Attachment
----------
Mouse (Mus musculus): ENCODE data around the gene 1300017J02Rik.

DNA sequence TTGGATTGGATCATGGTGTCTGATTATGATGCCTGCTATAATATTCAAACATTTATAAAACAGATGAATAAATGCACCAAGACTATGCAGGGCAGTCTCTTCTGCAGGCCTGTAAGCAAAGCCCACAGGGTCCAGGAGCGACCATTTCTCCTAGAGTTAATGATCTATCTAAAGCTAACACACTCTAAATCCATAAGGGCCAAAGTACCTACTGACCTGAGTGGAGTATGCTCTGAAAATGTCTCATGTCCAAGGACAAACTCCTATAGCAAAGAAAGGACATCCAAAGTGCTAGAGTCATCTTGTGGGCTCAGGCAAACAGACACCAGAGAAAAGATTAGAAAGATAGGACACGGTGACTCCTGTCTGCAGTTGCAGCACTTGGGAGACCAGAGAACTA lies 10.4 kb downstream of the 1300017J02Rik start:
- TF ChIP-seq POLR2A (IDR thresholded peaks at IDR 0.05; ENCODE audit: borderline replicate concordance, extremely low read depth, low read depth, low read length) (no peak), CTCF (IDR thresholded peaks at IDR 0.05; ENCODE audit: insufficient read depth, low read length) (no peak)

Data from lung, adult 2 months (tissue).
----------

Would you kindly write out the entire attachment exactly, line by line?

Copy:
Mouse (Mus musculus): ENCODE data around the gene 1300017J02Rik.

DNA sequence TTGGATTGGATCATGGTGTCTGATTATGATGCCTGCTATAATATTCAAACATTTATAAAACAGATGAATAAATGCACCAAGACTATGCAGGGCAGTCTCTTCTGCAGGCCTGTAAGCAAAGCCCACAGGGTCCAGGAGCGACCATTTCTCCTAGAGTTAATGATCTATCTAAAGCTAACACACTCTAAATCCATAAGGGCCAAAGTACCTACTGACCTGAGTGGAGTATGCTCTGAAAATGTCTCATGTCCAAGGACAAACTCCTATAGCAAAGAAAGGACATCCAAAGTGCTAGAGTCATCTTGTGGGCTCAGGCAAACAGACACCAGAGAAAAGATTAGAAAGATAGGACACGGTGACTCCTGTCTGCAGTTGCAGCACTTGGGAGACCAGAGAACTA lies 10.4 kb downstream of the 1300017J02Rik start:
- TF ChIP-seq POLR2A (IDR thresholded peaks at IDR 0.05; ENCODE audit: borderline replicate concordance, extremely low read depth, low read depth, low read length) (no peak), CTCF (IDR thresholded peaks at IDR 0.05; ENCODE audit: insufficient read depth, low read length) (no peak)

Data from lung, adult 2 months (tissue).